We have disallowed the state of Alaska from working with the United States.
House Bill 83.
HB83 was cosponsored by 50 percent of the Alaska State House of Representatives and one-quarter of the senate. The bill begins by recognizing the United States Constitution's Supremacy Clause, and then asserts a new state's right to ignore it entirely by establishing a judicial review process vested in the legislature.
Alaska's elected officials have empowered themselves to work in coordination with the attorney general to decipher whether or not a given federal law is constitutional or not. Presto, chango! Our state senate and house judiciary committees have magically assumed the authority of the Supreme Court!
Alaska v. United States.
These three bills were flanked by other nonbinding resolutions. One invited outside gun manufacturers, who felt slighted by gun control discussions, to move to Alaska. A second exempted knives from federal regulations and allowed minors to purchase them, with written parental consent. Another urged Congress to disallow executive orders pertaining to firearms, and a final one lauded Parnell's efforts to protect our state from the feds.
The signing of these bills into law is the closest any state has come to seceding. One resolution went so far as to urge the federal government to "recede." We have officially adopted laws asserting autonomy and authority over the union of which we are a part, to which we pledge allegiance to.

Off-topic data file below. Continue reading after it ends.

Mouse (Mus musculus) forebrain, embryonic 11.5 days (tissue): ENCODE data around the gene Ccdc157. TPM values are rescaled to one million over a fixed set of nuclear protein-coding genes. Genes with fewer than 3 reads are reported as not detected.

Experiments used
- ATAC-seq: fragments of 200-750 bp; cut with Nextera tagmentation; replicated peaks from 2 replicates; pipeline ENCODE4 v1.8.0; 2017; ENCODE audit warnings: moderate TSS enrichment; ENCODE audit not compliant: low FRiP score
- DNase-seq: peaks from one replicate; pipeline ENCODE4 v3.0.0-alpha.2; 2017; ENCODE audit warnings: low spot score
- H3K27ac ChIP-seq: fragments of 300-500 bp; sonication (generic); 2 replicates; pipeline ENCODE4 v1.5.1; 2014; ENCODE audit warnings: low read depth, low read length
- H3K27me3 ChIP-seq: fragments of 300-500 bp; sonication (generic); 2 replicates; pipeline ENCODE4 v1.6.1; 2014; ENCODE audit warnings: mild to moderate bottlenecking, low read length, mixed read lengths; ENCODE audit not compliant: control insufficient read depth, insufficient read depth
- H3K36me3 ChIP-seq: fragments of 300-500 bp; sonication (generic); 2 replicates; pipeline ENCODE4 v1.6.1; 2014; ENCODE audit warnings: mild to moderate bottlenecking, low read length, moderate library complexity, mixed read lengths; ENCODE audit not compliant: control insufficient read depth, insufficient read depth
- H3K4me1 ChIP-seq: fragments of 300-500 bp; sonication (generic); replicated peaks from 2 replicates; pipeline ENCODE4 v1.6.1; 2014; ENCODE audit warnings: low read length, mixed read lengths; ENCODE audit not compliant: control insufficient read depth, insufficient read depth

These bills do not protect Alaska, they threaten her. Claiming that the legislature and Parnell administration's actions protect the Second Amendment is like saying that screaming "fire!" in a crowded theater protects the First Amendment. These are inflammatory, secessionist laws; anti-American and legitimately threatening to Alaska's future stability and prosperity. All for the sake of scoring cheap political points.
To assert supremacy over the United States -- over We the People -- endangers the liberties and freedoms secured for us in the US Constitution. Alaskans should be ashamed of what we've allowed to happen, and of those officials, in both parties, who participated in this travesty.